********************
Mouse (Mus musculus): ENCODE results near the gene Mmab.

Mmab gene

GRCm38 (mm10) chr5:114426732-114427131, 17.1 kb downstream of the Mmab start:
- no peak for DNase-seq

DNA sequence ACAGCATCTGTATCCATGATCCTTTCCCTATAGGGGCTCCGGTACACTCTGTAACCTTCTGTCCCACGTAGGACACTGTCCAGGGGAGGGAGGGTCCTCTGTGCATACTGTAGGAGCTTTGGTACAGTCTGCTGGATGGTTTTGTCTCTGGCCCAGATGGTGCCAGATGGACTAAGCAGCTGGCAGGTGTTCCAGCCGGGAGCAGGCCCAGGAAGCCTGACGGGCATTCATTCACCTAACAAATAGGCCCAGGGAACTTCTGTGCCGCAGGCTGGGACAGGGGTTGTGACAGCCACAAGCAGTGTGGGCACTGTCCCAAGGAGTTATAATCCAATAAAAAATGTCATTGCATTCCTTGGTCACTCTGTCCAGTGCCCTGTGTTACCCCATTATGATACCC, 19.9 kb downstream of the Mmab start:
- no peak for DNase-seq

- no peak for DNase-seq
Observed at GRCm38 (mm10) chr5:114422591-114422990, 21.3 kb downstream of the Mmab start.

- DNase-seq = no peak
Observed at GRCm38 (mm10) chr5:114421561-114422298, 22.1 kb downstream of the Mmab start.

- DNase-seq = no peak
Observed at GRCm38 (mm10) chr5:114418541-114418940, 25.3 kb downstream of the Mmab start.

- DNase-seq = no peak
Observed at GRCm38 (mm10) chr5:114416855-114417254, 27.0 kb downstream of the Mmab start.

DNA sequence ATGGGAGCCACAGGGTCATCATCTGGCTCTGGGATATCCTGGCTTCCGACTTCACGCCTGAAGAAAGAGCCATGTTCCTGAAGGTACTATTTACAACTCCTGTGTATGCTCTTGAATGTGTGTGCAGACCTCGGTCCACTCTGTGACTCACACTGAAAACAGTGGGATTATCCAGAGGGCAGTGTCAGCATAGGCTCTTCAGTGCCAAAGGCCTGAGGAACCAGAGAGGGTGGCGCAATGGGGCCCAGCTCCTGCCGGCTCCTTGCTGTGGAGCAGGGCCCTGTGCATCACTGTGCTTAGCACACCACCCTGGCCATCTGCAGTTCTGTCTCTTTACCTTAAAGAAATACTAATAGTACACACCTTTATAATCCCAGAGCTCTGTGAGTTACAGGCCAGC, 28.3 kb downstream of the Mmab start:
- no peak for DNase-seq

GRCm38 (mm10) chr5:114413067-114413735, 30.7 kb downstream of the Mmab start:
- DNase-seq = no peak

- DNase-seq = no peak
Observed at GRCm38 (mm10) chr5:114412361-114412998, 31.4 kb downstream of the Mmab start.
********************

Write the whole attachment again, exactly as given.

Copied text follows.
Mouse (Mus musculus): ENCODE results near the gene Mmab.

Mmab gene

GRCm38 (mm10) chr5:114426732-114427131, 17.1 kb downstream of the Mmab start:
- no peak for DNase-seq

DNA sequence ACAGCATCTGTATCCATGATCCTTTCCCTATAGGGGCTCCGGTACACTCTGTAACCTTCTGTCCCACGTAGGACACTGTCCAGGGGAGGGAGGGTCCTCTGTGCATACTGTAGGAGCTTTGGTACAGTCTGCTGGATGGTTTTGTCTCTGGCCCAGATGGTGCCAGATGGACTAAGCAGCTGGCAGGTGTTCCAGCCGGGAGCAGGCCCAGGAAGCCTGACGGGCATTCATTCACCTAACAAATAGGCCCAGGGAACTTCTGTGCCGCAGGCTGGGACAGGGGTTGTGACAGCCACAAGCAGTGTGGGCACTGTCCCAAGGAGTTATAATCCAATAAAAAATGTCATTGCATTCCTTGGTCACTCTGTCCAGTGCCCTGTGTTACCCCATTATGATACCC, 19.9 kb downstream of the Mmab start:
- no peak for DNase-seq

- no peak for DNase-seq
Observed at GRCm38 (mm10) chr5:114422591-114422990, 21.3 kb downstream of the Mmab start.

- DNase-seq = no peak
Observed at GRCm38 (mm10) chr5:114421561-114422298, 22.1 kb downstream of the Mmab start.

- DNase-seq = no peak
Observed at GRCm38 (mm10) chr5:114418541-114418940, 25.3 kb downstream of the Mmab start.

- DNase-seq = no peak
Observed at GRCm38 (mm10) chr5:114416855-114417254, 27.0 kb downstream of the Mmab start.

DNA sequence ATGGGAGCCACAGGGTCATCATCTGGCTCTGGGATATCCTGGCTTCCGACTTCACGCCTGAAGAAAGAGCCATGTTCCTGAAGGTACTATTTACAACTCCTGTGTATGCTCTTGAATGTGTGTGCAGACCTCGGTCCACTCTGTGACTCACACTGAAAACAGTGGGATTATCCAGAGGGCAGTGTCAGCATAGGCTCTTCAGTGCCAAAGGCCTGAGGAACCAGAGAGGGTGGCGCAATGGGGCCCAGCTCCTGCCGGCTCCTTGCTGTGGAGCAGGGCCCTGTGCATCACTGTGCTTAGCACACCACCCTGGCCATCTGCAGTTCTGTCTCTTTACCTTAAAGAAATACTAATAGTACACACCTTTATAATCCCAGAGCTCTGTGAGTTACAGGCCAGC, 28.3 kb downstream of the Mmab start:
- no peak for DNase-seq

GRCm38 (mm10) chr5:114413067-114413735, 30.7 kb downstream of the Mmab start:
- DNase-seq = no peak

- DNase-seq = no peak
Observed at GRCm38 (mm10) chr5:114412361-114412998, 31.4 kb downstream of the Mmab start.